Ella Enchanted (BrianOrndorf)

Upon her birth, Ella (Anne Hathaway) was given the gift of obedience by her fairy godmother (Vivica A. Fox). Forced to do anything that is requested of her, Ella is helpless to the whims of her enemies. Frustrated, she tries to locate her godmother with the help of a talking book (Jimi Mistry). In the course of her journey, Ella meets the Beatles-esque popular prince of the land (Hugh Dancy), who is very enamored of Ella, and attempts to assist her. In their way is the prince’s evil uncle (Cary Elwes), who desires the throne for himself, and tries to use Ella’s curse to kill the prince. Racing against time, and the nefarious intentions of her evil stepsisters, Ella struggles to find the cure for her “gift,” and hopes the prince doesn’t turn away from her in the process.

“Elle Enchanted” exists in a very annoying genre: the make-fun-of-everything-that-involves-fairy-tales genre, where the television production “The 10th Kingdom” and the beloved 1987 film, “The Princess Bride” live in. What “Ella” has more in common with is the blockbuster animated film, “Shrek,” which has given license to any production looking to make a buck off of “happily ever after” irreverence. “Ella” is loosely based on the book by Gail Carson Levine, but every inch of the film screams Fiona, Donkey, and Lord Farquaad. How depressing.

If you can stomach another round of painfully unfunny gags about sassy African American fairies, giants who are forced to harvest vegetables, princesses who perform “Matrix” kung-fu, elves who sing and dance (and quote Johnny Cochran), teen girls who read Tiger Beat style magazines about princes, newspaper ads that request employment for an “abacus programmer,” and fairies being pulled over for FWIs (“Flying While Intoxicated”), this just might be the movie you’ve been waiting for. Director Tommy O’Haver (“Get Over It”) clearly adores his film, and pursues each and every joke apparently unaware that other films have beaten him to the punch – recently too, which makes it even worse. Did I forget the farting giant scener Or when baby Ella urinates over her sister (played with a “get me outta here!” vibe by Minnie Driver)r I was trying to, but the utter insignificance of this motion picture must be declared in full. O’Haver even cribs a dreadful idea from Brian Helgeland’s “A Knight’s Tale” by having contemporary classics from Elton John, Aretha Franklin, and, the only truly royal element in this tale of princes and princesses, Queen, score the film.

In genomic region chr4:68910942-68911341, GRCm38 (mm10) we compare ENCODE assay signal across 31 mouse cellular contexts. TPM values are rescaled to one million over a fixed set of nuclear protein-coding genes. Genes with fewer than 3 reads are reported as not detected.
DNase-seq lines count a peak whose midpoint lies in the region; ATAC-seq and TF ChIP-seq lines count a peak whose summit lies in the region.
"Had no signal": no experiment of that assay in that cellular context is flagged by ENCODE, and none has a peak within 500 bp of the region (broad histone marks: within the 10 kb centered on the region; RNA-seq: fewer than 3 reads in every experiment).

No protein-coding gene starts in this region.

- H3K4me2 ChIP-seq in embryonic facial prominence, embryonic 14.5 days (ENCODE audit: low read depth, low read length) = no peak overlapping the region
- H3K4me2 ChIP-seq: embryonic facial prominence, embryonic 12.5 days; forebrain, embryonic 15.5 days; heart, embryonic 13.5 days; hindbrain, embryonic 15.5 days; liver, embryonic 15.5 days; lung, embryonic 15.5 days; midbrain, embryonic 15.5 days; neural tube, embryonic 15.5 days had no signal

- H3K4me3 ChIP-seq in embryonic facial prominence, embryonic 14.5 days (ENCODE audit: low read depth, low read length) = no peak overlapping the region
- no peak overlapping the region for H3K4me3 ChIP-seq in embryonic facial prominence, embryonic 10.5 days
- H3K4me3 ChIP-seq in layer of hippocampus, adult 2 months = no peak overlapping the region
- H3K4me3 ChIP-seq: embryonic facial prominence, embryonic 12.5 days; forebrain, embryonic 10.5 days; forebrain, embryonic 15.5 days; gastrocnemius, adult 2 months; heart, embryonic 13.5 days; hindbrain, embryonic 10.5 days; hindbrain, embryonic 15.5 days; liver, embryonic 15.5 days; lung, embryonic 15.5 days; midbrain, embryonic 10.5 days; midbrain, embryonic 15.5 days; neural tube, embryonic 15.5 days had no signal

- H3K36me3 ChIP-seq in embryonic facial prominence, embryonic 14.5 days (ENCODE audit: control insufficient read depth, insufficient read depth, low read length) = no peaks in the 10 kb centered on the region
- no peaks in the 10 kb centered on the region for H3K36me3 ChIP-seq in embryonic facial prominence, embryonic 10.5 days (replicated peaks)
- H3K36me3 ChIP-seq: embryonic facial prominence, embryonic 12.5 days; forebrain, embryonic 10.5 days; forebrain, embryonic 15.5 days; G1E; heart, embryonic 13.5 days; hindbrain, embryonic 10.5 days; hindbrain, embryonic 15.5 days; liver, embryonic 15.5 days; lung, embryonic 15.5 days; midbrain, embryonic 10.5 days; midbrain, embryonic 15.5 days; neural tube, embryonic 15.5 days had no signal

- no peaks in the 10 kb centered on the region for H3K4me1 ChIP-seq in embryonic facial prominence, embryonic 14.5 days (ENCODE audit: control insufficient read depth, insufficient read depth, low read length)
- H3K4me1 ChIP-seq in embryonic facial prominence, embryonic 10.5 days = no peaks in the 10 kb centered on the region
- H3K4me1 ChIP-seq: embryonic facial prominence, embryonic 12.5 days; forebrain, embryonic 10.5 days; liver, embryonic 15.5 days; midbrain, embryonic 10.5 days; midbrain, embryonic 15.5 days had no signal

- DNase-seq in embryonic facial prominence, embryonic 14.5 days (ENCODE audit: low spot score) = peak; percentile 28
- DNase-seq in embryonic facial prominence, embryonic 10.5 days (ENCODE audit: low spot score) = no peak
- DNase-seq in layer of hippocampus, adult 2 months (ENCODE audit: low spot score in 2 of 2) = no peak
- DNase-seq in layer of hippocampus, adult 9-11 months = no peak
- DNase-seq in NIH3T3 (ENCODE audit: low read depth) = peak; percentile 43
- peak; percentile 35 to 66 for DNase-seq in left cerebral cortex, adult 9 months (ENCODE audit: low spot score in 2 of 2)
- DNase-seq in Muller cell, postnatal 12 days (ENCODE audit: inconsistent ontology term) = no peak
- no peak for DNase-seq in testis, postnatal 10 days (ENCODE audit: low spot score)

The only piece that could be considered redeeming about the production is star Anne Hathaway. Her confidence, which has pulled her out from wrecks like “The Princess Diaries” and “Nicholas Nickleby,” eases the crushing blow of “Ella’s” laborious material, and she shines when O’Haver doesn’t have her singing and dancing (the director’s obsession it seems), or trying to make sense of the overused green screen that brings the quality of the effects down a notch or two. She’s great in a picture that doesn’t deserve her.

It’s bad enough that a “Shrek” sequel arrives in two months. Sitting through a worthless knockoff just creates an even bigger headache. The giants pick vegetables! Get itr Yeesh!

Rating: D-